Features
8:35 am
Thu January 3, 2013

Albinas Prizgintas to be Presented with Classical Arts Lifetime Achievement Award

Albinas Prizgintas at the grand organ in Trinity Church.
Albinas Prizgintas at the grand organ in Trinity Church.
Credit Marie Lovejoy / Foundation for Entertainment, Development and Education

The 2013 Big Easy classical arts awards will be handed out next week. A highlight of the event will be the Lifetime Achievement Award presentation to Albinas Prizgintas, musical director at Trinity Church. He’s renowned for his classic training at the Juilliard School of Music in New York. But he has a surprising range — and techniques.

Albinas Prizgintas  settles in comfortably at the massive grand organ at Trinity Church. So comfortable that he kicks off his shoes, and begins.

WWNO's Eileen Fleming asks, “Why are you playing with bare feet?”

“It started during Katrina, because obviously Juilliard would never have allowed me to play like this," he said. "Because I slept by the organ. I had a yoga mat over there. I’d sleep a little bit and play the organ and I got tired of putting my shoes on and off. So then I just had my shoes off and then I just got hooked. I just couldn’t go back to wearing shoes."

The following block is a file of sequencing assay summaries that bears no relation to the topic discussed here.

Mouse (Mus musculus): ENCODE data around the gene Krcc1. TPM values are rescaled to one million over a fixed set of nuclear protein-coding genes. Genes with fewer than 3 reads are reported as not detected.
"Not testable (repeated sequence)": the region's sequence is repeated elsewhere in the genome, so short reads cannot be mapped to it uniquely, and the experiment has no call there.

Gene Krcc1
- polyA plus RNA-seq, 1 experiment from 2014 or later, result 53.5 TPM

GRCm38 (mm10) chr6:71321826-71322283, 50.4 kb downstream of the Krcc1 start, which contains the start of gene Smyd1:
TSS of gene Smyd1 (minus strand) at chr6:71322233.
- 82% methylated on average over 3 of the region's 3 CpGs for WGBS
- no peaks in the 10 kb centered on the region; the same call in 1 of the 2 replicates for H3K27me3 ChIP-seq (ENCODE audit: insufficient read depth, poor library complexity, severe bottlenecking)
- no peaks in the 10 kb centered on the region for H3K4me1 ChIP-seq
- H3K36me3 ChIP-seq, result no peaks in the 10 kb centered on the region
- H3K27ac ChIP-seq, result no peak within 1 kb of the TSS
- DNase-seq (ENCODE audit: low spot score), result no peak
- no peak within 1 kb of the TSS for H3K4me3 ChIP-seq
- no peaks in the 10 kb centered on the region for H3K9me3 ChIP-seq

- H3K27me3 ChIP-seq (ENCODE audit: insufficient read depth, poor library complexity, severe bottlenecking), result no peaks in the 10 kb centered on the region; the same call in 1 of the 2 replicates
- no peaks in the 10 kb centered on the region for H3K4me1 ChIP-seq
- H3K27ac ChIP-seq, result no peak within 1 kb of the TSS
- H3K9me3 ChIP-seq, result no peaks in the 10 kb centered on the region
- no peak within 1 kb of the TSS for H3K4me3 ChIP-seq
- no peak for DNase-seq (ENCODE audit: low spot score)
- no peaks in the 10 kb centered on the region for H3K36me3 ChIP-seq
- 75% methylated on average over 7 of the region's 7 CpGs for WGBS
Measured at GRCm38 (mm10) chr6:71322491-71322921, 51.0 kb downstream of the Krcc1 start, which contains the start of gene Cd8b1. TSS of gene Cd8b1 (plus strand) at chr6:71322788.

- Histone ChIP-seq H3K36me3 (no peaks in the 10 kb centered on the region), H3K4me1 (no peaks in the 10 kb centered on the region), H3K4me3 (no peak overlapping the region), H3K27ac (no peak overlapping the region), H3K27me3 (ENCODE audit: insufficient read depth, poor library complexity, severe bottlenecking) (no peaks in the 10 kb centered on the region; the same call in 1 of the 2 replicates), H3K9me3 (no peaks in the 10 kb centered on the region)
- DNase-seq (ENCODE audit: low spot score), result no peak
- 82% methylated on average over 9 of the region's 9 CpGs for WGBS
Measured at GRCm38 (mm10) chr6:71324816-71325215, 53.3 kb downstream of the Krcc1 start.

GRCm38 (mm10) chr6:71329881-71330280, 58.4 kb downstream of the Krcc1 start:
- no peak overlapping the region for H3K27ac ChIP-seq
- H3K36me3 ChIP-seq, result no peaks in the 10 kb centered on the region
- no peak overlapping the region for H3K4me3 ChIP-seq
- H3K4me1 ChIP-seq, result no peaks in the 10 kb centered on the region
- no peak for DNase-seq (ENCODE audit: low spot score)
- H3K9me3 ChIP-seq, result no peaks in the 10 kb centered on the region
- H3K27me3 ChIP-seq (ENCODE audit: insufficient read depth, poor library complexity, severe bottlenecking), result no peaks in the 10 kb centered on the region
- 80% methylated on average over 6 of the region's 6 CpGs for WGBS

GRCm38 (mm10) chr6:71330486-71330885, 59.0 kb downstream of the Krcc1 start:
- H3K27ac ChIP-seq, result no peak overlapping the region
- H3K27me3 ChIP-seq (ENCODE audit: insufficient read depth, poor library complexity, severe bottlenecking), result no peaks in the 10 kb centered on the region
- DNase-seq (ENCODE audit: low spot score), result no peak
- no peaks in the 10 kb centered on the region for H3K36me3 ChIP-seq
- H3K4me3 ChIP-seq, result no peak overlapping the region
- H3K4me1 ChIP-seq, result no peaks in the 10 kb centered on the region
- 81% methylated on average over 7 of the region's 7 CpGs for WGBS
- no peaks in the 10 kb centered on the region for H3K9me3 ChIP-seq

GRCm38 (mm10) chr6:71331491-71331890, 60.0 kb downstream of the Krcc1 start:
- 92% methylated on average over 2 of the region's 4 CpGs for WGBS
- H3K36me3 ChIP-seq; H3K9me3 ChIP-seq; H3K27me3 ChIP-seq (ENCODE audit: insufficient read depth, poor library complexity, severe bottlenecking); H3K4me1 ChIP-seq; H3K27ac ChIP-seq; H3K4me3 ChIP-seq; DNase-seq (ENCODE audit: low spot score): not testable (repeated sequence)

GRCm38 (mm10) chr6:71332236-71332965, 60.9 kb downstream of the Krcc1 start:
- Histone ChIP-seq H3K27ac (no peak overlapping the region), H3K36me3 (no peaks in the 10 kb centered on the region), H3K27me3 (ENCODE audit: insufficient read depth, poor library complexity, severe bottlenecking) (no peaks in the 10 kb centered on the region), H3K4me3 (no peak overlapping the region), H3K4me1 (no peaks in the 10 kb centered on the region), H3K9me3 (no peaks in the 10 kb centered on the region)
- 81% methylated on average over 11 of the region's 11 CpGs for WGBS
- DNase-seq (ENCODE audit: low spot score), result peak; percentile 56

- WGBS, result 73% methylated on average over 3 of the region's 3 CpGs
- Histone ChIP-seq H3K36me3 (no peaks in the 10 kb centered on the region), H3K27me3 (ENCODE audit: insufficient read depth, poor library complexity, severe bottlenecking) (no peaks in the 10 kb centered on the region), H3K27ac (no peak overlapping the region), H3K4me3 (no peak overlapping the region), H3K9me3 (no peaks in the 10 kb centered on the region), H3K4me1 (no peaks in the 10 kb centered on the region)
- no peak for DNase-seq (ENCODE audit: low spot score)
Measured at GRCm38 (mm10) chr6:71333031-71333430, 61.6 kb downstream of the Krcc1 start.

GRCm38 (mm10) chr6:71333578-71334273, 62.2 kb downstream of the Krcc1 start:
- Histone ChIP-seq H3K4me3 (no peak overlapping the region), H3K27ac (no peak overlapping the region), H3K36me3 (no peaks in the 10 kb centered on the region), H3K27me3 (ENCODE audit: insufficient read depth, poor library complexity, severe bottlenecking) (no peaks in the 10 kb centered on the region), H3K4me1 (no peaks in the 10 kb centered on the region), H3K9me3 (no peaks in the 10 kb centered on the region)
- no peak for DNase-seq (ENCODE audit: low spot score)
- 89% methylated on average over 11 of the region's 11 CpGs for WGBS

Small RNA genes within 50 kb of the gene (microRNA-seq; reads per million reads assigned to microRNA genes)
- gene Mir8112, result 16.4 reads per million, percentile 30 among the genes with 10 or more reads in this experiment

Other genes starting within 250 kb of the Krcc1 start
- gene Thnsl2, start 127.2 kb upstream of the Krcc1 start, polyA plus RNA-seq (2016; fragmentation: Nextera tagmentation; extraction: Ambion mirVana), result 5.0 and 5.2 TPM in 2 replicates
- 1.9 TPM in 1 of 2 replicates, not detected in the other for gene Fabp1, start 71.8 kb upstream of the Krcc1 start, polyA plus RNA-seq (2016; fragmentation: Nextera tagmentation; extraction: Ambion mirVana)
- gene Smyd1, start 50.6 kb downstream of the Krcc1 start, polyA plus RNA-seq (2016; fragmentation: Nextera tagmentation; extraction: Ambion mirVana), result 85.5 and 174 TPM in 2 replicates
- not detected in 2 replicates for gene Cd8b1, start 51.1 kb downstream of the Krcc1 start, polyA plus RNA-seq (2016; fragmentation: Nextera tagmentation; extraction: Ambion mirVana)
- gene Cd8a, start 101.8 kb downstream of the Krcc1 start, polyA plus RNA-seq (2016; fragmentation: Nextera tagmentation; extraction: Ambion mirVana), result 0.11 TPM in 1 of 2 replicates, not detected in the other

Prizgintas was born in Germany at the end of the Second World War. His family settled in New Jersey, where he became familiar with popular music, and the blues. His mother was an organist at a Catholic Church, and that’s where his love and affinity for classical music solidified. He’s never wanted another kind of profession. He was at Juilliard when he heard sounds of New Orleans on an album called “Gumbo Soup.”

“I was having a hard time working on my doctorate because I couldn’t come up with a reasonable thesis, and when I heard Dr. John’s album I said ‘Well this is a doctoral thesis.’ It was a wonderful compilation of exquisitely performed New Orleans-style R&B," he said. "So I knew about New Orleans because I was very much aware of Professor Longhair at that particular time when I was playing the blues.”  

And it’s this crossover appreciation for modern music and its production that enables him to play everything from Procol Harum to St. James Infirmary.

Prizgintas says it means a great deal for him to win the Lifetime Achievement Award, and credits his wife Manon for making his success possible. So what’s next? He says he is weighing options of new ways he can give back to the community.

The award luncheon sponsored by the Foundation for Entertainment, Development and Education will be held Monday at the Hotel Monteleone.